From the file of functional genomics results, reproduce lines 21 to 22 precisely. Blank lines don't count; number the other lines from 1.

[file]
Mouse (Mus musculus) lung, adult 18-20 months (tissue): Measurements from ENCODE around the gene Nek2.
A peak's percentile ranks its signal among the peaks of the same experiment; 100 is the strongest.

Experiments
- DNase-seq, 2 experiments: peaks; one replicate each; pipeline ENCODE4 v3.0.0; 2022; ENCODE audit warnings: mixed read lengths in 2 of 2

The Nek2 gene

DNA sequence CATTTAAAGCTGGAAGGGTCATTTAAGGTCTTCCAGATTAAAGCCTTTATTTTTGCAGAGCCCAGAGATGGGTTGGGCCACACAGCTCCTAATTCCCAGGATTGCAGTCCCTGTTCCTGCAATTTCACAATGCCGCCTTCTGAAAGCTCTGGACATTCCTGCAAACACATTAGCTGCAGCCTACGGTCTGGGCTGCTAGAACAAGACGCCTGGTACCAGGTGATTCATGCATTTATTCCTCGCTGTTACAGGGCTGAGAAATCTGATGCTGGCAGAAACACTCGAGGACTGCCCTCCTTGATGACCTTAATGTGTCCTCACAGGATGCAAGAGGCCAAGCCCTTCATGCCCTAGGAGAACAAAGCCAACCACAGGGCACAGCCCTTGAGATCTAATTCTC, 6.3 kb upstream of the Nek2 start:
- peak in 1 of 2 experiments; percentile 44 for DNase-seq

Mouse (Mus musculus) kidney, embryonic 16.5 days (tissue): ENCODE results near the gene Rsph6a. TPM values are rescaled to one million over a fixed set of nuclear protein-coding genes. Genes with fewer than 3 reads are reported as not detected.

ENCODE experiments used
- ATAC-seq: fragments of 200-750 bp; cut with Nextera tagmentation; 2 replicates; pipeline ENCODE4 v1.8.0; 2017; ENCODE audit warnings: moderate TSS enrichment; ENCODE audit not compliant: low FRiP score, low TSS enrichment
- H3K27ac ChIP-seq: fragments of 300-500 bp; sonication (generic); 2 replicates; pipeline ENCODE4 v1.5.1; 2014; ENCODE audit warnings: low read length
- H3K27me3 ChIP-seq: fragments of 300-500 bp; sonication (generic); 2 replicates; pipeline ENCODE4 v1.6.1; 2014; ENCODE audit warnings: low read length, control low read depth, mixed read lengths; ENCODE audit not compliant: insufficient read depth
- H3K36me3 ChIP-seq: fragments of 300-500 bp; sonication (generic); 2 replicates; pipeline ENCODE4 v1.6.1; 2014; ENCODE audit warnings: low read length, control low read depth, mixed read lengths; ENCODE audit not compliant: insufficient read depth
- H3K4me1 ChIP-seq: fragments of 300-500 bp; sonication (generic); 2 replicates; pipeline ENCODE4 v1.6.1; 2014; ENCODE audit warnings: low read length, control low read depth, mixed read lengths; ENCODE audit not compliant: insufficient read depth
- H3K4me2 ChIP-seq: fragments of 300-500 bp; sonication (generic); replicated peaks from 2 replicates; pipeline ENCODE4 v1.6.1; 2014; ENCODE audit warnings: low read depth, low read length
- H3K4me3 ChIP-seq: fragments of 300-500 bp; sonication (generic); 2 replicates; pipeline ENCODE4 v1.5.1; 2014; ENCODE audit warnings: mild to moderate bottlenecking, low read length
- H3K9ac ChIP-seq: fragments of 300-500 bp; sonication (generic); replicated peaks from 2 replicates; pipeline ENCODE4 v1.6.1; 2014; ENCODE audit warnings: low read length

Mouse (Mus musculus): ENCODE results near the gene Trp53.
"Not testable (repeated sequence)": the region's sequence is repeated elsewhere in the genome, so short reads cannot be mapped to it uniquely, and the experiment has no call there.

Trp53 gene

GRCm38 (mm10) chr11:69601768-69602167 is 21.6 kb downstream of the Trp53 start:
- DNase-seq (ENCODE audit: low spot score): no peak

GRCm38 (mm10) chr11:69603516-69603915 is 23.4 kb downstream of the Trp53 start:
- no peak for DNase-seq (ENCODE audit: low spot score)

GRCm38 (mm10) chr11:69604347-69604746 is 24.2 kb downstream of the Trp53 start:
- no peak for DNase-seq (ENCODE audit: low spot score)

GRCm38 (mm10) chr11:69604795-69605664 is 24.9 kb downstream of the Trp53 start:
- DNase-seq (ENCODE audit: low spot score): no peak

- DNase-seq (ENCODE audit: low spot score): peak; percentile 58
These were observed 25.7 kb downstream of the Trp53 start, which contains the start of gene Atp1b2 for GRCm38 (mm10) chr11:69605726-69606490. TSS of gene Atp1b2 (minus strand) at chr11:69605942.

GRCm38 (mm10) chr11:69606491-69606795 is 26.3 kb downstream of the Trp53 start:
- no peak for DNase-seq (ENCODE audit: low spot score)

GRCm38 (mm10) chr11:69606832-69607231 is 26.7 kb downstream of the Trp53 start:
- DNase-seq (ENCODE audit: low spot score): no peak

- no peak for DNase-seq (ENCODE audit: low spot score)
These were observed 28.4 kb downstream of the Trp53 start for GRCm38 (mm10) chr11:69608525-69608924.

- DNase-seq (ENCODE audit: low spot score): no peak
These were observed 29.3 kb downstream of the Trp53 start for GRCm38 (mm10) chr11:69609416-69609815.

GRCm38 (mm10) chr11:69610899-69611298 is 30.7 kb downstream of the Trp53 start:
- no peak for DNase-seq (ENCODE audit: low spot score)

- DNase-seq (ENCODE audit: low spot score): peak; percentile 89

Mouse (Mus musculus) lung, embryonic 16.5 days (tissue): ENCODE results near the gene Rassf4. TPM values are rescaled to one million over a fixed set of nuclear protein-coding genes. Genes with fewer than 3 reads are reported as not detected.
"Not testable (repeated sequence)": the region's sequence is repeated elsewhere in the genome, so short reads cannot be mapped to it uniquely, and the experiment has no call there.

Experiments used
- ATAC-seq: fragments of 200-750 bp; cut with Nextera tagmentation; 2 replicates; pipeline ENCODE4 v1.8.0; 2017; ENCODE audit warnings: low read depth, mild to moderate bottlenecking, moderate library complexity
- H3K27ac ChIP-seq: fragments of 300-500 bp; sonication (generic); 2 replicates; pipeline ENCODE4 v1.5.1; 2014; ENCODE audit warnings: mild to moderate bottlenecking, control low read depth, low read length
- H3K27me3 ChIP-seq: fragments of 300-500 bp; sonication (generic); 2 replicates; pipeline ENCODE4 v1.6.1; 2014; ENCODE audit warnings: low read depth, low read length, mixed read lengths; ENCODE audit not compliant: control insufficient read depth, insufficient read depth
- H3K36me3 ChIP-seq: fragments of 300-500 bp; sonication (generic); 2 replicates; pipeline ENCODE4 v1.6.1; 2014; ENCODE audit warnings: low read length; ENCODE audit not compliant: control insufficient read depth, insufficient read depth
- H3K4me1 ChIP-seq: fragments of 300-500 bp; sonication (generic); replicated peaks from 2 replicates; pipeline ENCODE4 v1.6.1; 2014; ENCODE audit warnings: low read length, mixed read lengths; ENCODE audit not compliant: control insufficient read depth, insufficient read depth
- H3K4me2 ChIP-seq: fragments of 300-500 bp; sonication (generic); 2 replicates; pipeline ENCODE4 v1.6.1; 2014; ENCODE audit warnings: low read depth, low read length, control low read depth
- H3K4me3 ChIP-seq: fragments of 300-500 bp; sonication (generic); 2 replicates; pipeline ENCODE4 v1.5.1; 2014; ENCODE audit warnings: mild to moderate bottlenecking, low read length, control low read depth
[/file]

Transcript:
GRCm38 (mm10) chr11:69601768-69602167 is 21.6 kb downstream of the Trp53 start:
- DNase-seq (ENCODE audit: low spot score): no peak